Speck of Science – 1/11/2016: The Co-evolution of Poachers

I’m a little late in posting about this story that came out in the Guardian on New Year’s Day.

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Colour changing tree monitors or garden lizards annd Bronze skinks hung in a street market to be sold as pets in Hainan province, China. Photograph: Xiao Shibai/Alamy

The gist of the piece is that the journal Zootaxa has published recent papers omitting the data on where the described species may be found. This is to deter impact to these newly described organisms, after several incidences where animals were depleted or found for offer in the pet trade. This goes to show that seemingly the most innocuous and standard scientific practices (in this case, the standard documentation and provision of data surrounding the description of newly identified species) may still warrant ethical considerations.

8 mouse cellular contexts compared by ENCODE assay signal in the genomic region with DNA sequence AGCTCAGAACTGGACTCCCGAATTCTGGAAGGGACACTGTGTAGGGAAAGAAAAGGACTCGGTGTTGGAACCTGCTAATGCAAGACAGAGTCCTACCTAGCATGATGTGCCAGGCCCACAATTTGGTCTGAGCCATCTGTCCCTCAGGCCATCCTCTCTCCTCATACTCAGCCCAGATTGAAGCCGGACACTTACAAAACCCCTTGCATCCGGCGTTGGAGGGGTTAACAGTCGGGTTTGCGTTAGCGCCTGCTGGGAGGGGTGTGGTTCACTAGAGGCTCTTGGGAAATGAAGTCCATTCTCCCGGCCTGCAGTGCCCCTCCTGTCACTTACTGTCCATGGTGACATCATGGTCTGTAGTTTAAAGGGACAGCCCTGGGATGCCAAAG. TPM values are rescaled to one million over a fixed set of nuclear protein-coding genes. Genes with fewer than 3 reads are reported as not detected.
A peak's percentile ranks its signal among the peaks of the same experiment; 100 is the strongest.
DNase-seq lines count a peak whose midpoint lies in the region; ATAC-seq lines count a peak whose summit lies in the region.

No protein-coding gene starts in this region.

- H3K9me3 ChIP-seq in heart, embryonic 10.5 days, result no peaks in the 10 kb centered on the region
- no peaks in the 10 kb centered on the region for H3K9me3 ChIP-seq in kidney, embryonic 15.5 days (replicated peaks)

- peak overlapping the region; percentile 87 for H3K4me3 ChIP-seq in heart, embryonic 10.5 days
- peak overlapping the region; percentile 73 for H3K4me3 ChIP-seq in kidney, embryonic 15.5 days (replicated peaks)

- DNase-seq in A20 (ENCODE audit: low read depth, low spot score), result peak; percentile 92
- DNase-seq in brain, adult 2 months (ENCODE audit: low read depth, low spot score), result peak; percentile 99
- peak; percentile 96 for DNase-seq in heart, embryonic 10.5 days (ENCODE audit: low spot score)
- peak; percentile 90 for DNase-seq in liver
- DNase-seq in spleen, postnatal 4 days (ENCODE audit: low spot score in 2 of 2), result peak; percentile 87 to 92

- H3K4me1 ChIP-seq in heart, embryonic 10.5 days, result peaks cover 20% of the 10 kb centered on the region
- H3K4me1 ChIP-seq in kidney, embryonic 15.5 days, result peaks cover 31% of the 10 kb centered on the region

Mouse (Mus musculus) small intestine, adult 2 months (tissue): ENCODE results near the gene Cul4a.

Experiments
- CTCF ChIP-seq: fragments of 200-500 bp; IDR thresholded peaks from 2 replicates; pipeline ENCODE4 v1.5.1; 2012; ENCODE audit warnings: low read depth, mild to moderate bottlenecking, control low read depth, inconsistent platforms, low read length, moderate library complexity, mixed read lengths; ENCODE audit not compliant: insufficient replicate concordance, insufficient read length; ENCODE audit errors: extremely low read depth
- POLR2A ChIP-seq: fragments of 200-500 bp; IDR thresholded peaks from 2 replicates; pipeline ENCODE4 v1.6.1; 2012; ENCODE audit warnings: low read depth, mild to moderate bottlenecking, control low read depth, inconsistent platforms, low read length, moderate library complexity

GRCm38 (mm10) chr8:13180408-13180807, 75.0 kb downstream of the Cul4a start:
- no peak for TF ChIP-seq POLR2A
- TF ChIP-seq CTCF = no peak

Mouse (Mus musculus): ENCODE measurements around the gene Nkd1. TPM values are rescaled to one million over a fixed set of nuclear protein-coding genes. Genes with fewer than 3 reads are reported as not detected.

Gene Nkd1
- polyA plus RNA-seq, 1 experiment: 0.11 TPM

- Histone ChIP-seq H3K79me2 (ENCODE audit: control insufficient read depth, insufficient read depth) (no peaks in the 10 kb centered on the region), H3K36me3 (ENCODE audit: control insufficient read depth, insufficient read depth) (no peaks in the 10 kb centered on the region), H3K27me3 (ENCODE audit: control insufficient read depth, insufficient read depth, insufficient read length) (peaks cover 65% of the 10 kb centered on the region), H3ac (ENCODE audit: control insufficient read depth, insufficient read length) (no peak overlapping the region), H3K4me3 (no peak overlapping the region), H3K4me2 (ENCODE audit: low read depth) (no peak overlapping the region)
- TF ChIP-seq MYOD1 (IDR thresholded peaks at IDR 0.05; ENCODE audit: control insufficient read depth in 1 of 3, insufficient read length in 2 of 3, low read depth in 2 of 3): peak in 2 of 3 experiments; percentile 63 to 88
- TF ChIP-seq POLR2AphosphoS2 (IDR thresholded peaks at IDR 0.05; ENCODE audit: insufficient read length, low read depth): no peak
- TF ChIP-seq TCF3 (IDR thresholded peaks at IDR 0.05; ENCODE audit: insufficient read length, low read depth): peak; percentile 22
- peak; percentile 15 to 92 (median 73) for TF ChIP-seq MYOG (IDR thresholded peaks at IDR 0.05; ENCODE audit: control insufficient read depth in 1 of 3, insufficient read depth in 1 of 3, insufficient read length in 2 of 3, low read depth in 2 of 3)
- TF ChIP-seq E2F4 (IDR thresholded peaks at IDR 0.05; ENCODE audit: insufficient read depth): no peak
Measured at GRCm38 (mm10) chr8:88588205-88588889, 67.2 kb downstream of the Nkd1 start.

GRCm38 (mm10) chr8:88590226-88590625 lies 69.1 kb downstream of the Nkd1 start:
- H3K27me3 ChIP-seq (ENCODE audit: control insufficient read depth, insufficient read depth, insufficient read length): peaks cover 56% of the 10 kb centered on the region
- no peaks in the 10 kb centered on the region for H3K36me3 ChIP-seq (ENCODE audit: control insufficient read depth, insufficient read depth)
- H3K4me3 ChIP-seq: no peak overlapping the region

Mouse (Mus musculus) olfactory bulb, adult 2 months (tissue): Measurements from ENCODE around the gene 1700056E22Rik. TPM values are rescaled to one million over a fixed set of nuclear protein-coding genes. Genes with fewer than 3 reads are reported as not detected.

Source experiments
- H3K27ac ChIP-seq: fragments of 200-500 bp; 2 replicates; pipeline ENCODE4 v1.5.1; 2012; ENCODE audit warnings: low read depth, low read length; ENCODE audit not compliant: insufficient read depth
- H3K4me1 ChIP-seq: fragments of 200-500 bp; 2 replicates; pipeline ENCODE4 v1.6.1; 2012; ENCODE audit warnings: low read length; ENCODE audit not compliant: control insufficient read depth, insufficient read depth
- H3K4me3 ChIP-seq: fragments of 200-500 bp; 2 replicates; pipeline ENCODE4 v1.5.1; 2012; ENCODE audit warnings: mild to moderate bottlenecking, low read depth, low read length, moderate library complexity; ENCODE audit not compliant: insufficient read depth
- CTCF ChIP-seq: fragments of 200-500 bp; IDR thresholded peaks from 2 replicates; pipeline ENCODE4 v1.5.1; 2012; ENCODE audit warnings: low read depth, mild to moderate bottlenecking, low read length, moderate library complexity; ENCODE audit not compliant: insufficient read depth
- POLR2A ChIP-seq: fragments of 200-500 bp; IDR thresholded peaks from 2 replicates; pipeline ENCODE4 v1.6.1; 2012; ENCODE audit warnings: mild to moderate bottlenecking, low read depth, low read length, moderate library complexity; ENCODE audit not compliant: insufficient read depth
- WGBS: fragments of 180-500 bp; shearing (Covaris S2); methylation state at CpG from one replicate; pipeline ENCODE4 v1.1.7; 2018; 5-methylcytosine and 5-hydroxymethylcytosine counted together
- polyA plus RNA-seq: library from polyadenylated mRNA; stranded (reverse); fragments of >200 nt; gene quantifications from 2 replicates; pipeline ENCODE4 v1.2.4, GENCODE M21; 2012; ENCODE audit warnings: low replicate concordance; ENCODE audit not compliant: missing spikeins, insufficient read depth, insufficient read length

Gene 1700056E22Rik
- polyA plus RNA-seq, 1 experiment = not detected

This also represents an interesting and alarming co-evolution of illegal or unregulated poaching practices. But this is just a drop in the poaching bucket, as poachers have already clearly upped their game in recent years, arming themselves with high-tech equipment like night vision goggles. However, there is a whole range of combatant technologies emerging for use in the anti-poaching effort being billed as “smarter ways to fight wildlife crime.”

 

 

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